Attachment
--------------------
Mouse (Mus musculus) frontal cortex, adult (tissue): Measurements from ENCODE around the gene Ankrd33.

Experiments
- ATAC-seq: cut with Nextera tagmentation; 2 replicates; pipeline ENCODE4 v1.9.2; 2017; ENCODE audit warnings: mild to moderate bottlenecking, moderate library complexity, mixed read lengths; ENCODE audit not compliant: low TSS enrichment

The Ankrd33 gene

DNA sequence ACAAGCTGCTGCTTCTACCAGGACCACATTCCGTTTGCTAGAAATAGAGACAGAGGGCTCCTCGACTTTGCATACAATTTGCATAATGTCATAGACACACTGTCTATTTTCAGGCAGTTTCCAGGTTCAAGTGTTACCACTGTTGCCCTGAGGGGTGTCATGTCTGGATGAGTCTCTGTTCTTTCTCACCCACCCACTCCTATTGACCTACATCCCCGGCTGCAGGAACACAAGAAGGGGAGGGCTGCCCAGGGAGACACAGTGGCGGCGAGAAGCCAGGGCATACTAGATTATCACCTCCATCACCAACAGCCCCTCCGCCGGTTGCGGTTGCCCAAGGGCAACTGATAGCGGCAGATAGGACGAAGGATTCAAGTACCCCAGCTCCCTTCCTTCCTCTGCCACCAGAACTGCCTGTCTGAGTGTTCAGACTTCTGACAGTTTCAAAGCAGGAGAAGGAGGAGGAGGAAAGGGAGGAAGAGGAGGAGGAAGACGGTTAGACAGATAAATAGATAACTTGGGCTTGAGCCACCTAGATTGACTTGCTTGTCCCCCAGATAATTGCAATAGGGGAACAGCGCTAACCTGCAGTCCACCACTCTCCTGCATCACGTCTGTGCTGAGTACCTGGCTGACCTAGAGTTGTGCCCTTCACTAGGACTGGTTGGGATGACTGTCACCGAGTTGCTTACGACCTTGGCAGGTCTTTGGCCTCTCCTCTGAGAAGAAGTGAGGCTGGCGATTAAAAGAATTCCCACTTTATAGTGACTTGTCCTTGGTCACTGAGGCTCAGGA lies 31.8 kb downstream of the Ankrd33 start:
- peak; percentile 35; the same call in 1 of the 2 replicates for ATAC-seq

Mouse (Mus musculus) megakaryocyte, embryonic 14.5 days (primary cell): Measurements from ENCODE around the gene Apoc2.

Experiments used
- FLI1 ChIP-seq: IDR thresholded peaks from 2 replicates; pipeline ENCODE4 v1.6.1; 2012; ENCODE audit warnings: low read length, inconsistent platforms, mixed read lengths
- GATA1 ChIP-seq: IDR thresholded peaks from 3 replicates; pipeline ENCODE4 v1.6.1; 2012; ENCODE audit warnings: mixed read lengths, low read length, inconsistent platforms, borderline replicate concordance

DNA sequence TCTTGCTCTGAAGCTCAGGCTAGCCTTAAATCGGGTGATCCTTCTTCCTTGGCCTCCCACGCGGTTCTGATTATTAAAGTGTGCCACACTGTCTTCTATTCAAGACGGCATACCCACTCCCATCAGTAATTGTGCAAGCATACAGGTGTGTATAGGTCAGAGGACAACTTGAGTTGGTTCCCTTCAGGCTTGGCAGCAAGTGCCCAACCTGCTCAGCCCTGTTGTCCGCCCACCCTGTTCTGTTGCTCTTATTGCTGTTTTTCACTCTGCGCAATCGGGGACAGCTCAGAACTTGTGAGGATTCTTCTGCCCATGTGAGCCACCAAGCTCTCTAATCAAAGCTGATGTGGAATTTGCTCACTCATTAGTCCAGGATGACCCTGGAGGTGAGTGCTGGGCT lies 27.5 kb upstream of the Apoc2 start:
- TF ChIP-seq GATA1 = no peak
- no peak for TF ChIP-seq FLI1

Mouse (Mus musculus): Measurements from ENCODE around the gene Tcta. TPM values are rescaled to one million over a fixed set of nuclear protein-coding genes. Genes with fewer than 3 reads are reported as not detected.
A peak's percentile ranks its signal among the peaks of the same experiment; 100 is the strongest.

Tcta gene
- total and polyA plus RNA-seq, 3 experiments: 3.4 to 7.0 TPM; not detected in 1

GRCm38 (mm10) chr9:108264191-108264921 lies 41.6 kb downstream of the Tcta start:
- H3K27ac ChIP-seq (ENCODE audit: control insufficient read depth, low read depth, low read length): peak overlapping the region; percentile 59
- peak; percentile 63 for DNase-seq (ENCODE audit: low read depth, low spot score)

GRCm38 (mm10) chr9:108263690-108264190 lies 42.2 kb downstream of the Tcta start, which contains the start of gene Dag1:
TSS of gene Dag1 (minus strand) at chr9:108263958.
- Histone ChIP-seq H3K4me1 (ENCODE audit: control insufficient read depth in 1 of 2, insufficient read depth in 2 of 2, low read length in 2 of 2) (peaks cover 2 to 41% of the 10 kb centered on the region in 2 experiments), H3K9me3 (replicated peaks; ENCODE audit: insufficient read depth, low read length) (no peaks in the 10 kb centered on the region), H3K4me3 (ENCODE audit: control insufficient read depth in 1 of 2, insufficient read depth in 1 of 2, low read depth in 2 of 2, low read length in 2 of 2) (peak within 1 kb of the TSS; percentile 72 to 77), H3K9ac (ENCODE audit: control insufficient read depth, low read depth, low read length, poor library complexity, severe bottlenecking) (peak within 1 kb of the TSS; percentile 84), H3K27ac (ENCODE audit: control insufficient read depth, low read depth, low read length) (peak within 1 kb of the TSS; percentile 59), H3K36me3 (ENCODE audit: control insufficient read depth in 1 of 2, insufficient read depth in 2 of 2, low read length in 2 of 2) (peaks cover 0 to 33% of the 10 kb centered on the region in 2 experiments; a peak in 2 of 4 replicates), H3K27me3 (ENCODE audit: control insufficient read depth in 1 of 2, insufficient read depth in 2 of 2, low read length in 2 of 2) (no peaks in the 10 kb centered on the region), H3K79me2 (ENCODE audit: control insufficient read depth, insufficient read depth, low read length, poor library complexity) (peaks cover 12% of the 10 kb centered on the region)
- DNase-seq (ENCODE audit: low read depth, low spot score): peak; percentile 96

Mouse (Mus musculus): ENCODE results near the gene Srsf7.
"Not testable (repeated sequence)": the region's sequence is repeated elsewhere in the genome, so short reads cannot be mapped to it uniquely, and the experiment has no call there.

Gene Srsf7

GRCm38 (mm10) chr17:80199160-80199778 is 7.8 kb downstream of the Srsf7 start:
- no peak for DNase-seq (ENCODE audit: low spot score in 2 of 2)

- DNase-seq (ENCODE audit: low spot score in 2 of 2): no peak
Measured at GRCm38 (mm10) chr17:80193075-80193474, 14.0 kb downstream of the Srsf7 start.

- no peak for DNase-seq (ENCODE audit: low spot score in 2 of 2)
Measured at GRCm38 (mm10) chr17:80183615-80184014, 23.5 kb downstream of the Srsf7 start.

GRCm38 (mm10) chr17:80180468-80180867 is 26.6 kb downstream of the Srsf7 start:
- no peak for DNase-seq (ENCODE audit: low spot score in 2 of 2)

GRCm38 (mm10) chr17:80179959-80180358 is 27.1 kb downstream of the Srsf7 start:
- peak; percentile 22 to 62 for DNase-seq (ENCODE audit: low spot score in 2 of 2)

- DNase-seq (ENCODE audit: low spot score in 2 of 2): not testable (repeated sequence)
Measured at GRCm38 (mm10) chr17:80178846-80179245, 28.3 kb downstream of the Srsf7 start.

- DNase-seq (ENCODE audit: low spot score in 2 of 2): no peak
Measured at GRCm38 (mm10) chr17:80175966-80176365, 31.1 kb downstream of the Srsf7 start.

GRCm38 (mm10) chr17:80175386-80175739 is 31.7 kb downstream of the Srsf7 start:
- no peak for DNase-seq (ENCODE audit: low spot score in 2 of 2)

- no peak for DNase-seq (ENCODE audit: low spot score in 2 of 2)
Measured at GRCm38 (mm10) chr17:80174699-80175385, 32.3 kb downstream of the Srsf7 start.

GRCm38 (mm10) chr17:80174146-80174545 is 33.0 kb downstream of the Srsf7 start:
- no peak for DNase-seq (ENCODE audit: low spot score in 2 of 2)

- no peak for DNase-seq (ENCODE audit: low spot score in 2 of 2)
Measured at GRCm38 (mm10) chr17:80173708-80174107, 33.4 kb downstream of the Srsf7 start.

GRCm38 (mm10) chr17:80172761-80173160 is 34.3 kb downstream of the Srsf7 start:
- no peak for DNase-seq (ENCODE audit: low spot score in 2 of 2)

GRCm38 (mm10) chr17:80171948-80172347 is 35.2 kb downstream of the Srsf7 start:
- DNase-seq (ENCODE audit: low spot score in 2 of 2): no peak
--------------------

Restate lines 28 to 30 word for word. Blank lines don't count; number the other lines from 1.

GRCm38 (mm10) chr17:80199160-80199778 is 7.8 kb downstream of the Srsf7 start:
- no peak for DNase-seq (ENCODE audit: low spot score in 2 of 2)

- DNase-seq (ENCODE audit: low spot score in 2 of 2): no peak